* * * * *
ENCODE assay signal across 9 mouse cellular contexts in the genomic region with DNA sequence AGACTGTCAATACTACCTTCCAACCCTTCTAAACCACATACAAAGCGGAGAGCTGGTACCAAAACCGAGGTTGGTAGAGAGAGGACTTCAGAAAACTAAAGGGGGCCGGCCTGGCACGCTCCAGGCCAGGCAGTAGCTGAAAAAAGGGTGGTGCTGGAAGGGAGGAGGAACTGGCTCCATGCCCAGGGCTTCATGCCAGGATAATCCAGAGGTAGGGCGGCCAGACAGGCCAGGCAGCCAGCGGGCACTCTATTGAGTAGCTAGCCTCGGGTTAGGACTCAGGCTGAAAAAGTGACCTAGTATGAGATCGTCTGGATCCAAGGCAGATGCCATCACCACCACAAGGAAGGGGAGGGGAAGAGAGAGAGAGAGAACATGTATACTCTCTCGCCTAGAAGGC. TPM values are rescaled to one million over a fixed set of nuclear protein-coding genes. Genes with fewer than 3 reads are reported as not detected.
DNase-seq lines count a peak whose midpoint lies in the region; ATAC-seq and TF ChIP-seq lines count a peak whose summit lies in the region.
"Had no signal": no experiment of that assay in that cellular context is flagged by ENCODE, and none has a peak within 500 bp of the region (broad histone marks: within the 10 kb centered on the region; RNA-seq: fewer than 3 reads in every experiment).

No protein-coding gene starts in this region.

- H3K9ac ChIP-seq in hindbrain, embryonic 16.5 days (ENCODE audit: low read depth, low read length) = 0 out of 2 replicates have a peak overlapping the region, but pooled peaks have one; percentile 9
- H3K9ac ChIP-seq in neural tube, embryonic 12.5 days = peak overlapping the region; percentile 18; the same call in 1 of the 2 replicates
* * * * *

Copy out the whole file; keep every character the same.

ENCODE assay signal across 9 mouse cellular contexts in the genomic region with DNA sequence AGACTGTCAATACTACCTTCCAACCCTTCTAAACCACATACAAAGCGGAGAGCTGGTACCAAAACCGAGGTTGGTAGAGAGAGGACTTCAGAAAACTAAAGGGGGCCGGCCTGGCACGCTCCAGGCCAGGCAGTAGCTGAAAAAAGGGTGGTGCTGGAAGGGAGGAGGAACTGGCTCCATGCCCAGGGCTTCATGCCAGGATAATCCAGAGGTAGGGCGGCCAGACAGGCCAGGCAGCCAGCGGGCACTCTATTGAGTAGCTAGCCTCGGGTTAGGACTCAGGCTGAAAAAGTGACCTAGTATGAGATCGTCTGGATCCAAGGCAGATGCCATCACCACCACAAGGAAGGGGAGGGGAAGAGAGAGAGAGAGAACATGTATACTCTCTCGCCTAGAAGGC. TPM values are rescaled to one million over a fixed set of nuclear protein-coding genes. Genes with fewer than 3 reads are reported as not detected.
DNase-seq lines count a peak whose midpoint lies in the region; ATAC-seq and TF ChIP-seq lines count a peak whose summit lies in the region.
"Had no signal": no experiment of that assay in that cellular context is flagged by ENCODE, and none has a peak within 500 bp of the region (broad histone marks: within the 10 kb centered on the region; RNA-seq: fewer than 3 reads in every experiment).

No protein-coding gene starts in this region.

- H3K9ac ChIP-seq in hindbrain, embryonic 16.5 days (ENCODE audit: low read depth, low read length) = 0 out of 2 replicates have a peak overlapping the region, but pooled peaks have one; percentile 9
- H3K9ac ChIP-seq in neural tube, embryonic 12.5 days = peak overlapping the region; percentile 18; the same call in 1 of the 2 replicates